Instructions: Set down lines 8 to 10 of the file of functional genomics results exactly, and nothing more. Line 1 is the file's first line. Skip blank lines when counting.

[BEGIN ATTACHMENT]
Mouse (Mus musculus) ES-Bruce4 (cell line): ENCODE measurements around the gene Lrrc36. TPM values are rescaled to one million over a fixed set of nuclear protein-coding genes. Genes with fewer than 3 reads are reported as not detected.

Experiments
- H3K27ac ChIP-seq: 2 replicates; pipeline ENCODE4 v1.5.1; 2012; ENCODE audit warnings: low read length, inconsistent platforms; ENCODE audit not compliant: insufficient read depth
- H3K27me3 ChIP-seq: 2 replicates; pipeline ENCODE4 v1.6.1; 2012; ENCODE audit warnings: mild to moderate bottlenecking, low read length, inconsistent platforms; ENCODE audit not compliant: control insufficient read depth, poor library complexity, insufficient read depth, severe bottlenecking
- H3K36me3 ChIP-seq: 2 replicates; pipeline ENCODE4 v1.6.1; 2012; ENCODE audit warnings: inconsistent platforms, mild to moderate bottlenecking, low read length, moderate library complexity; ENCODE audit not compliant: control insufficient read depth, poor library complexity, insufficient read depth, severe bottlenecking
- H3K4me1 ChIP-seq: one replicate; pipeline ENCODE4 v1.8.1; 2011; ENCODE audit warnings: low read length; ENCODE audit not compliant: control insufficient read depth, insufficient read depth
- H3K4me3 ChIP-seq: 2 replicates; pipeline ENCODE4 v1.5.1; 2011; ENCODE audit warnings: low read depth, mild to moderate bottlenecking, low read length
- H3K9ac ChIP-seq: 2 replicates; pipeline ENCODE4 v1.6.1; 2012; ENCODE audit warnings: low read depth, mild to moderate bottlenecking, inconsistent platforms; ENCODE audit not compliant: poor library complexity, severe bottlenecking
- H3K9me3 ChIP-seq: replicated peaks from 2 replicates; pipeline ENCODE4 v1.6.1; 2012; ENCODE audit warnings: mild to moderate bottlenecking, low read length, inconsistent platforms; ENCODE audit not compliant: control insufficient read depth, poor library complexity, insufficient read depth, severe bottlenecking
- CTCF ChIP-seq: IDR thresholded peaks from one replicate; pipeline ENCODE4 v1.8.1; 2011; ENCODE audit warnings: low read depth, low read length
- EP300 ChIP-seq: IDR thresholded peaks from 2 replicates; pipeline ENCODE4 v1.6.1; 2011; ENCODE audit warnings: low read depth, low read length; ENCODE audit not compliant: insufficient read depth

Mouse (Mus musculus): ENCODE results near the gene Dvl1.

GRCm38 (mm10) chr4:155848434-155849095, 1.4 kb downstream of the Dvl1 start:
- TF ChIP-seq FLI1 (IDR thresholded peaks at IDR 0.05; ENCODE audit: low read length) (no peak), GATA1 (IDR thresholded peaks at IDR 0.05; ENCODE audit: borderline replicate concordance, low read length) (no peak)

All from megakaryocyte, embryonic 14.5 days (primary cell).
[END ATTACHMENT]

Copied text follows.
- H3K9ac ChIP-seq: 2 replicates; pipeline ENCODE4 v1.6.1; 2012; ENCODE audit warnings: low read depth, mild to moderate bottlenecking, inconsistent platforms; ENCODE audit not compliant: poor library complexity, severe bottlenecking
- H3K9me3 ChIP-seq: replicated peaks from 2 replicates; pipeline ENCODE4 v1.6.1; 2012; ENCODE audit warnings: mild to moderate bottlenecking, low read length, inconsistent platforms; ENCODE audit not compliant: control insufficient read depth, poor library complexity, insufficient read depth, severe bottlenecking
- CTCF ChIP-seq: IDR thresholded peaks from one replicate; pipeline ENCODE4 v1.8.1; 2011; ENCODE audit warnings: low read depth, low read length